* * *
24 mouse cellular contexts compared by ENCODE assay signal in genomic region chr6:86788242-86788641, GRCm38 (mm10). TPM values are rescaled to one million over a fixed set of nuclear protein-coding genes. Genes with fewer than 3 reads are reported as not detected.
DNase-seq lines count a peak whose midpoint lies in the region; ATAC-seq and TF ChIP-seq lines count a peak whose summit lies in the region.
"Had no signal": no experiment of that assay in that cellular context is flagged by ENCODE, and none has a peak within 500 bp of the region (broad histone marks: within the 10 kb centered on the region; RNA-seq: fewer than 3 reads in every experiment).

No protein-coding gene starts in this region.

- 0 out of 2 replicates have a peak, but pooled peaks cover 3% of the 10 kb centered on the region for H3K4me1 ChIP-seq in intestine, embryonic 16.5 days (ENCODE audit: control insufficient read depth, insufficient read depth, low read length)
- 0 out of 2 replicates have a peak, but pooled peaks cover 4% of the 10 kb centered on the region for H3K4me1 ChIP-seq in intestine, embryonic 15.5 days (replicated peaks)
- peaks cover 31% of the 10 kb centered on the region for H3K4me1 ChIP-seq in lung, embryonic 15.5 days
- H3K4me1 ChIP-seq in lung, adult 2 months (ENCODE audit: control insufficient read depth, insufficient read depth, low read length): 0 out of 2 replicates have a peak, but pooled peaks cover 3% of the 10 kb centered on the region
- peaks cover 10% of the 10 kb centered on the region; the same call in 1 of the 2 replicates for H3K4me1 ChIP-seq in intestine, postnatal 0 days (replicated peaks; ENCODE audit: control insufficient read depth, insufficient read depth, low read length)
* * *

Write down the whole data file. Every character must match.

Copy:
24 mouse cellular contexts compared by ENCODE assay signal in genomic region chr6:86788242-86788641, GRCm38 (mm10). TPM values are rescaled to one million over a fixed set of nuclear protein-coding genes. Genes with fewer than 3 reads are reported as not detected.
DNase-seq lines count a peak whose midpoint lies in the region; ATAC-seq and TF ChIP-seq lines count a peak whose summit lies in the region.
"Had no signal": no experiment of that assay in that cellular context is flagged by ENCODE, and none has a peak within 500 bp of the region (broad histone marks: within the 10 kb centered on the region; RNA-seq: fewer than 3 reads in every experiment).

No protein-coding gene starts in this region.

- 0 out of 2 replicates have a peak, but pooled peaks cover 3% of the 10 kb centered on the region for H3K4me1 ChIP-seq in intestine, embryonic 16.5 days (ENCODE audit: control insufficient read depth, insufficient read depth, low read length)
- 0 out of 2 replicates have a peak, but pooled peaks cover 4% of the 10 kb centered on the region for H3K4me1 ChIP-seq in intestine, embryonic 15.5 days (replicated peaks)
- peaks cover 31% of the 10 kb centered on the region for H3K4me1 ChIP-seq in lung, embryonic 15.5 days
- H3K4me1 ChIP-seq in lung, adult 2 months (ENCODE audit: control insufficient read depth, insufficient read depth, low read length): 0 out of 2 replicates have a peak, but pooled peaks cover 3% of the 10 kb centered on the region
- peaks cover 10% of the 10 kb centered on the region; the same call in 1 of the 2 replicates for H3K4me1 ChIP-seq in intestine, postnatal 0 days (replicated peaks; ENCODE audit: control insufficient read depth, insufficient read depth, low read length)